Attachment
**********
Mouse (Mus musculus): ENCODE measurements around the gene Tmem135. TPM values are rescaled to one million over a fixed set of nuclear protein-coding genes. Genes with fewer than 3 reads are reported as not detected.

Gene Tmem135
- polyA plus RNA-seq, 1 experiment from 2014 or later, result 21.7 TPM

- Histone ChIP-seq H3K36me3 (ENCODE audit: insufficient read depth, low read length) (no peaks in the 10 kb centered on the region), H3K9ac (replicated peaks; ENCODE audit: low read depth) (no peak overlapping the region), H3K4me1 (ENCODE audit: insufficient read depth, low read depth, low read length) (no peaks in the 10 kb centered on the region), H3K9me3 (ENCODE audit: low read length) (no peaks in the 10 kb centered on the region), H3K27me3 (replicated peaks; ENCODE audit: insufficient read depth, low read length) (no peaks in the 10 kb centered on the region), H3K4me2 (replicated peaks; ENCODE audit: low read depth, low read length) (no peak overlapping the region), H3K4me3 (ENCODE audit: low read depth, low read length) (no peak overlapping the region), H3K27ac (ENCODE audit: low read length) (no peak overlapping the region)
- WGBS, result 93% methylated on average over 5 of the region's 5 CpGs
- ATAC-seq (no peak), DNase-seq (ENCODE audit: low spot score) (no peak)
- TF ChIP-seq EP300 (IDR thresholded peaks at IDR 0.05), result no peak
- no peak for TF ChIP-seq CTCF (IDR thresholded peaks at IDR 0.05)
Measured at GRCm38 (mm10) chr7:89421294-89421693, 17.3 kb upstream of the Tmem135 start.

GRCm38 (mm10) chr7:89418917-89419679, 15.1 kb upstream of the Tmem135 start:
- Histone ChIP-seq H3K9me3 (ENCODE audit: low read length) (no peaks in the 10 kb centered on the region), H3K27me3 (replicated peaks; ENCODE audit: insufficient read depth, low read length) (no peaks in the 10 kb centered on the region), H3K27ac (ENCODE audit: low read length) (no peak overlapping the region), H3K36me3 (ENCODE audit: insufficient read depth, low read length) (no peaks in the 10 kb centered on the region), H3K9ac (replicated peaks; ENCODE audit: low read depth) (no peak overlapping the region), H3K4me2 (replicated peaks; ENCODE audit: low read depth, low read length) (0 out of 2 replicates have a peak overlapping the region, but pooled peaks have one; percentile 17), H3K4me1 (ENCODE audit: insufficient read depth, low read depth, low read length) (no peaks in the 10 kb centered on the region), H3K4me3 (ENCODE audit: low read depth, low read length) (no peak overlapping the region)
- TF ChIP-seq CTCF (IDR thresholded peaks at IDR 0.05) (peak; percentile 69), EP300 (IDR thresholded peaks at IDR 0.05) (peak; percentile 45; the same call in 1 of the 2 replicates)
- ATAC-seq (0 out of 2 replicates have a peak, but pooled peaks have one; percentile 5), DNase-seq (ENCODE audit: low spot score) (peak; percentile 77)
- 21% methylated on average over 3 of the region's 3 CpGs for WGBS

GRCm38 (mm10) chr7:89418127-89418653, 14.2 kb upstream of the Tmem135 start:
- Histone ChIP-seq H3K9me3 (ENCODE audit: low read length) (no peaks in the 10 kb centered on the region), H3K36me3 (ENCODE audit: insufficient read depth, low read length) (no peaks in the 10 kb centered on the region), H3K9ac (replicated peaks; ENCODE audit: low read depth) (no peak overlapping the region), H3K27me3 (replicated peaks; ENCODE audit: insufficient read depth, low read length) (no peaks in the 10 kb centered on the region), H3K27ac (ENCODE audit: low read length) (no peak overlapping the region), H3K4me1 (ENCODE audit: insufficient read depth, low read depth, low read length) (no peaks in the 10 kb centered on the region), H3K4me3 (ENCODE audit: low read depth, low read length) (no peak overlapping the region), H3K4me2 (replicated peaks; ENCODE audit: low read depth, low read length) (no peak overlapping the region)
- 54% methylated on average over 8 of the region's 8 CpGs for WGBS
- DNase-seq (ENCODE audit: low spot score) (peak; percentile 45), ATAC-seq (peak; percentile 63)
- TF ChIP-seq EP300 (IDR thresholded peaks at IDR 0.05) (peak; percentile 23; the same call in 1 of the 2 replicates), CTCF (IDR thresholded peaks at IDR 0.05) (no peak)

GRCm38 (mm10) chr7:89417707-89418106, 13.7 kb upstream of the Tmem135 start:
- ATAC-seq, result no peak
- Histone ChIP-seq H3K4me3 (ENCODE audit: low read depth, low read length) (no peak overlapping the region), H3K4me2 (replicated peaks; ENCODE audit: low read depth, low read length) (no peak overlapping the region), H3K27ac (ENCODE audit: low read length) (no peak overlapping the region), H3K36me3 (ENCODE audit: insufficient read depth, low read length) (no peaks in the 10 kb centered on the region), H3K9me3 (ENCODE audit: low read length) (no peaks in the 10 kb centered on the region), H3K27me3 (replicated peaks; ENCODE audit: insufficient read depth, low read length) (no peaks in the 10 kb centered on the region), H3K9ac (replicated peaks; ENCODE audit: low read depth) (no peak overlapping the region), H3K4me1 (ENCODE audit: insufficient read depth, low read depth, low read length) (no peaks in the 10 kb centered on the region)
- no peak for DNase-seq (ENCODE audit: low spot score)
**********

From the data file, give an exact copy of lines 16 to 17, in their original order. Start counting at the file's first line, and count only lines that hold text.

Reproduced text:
- Histone ChIP-seq H3K9me3 (ENCODE audit: low read length) (no peaks in the 10 kb centered on the region), H3K36me3 (ENCODE audit: insufficient read depth, low read length) (no peaks in the 10 kb centered on the region), H3K9ac (replicated peaks; ENCODE audit: low read depth) (no peak overlapping the region), H3K27me3 (replicated peaks; ENCODE audit: insufficient read depth, low read length) (no peaks in the 10 kb centered on the region), H3K27ac (ENCODE audit: low read length) (no peak overlapping the region), H3K4me1 (ENCODE audit: insufficient read depth, low read depth, low read length) (no peaks in the 10 kb centered on the region), H3K4me3 (ENCODE audit: low read depth, low read length) (no peak overlapping the region), H3K4me2 (replicated peaks; ENCODE audit: low read depth, low read length) (no peak overlapping the region)
- 54% methylated on average over 8 of the region's 8 CpGs for WGBS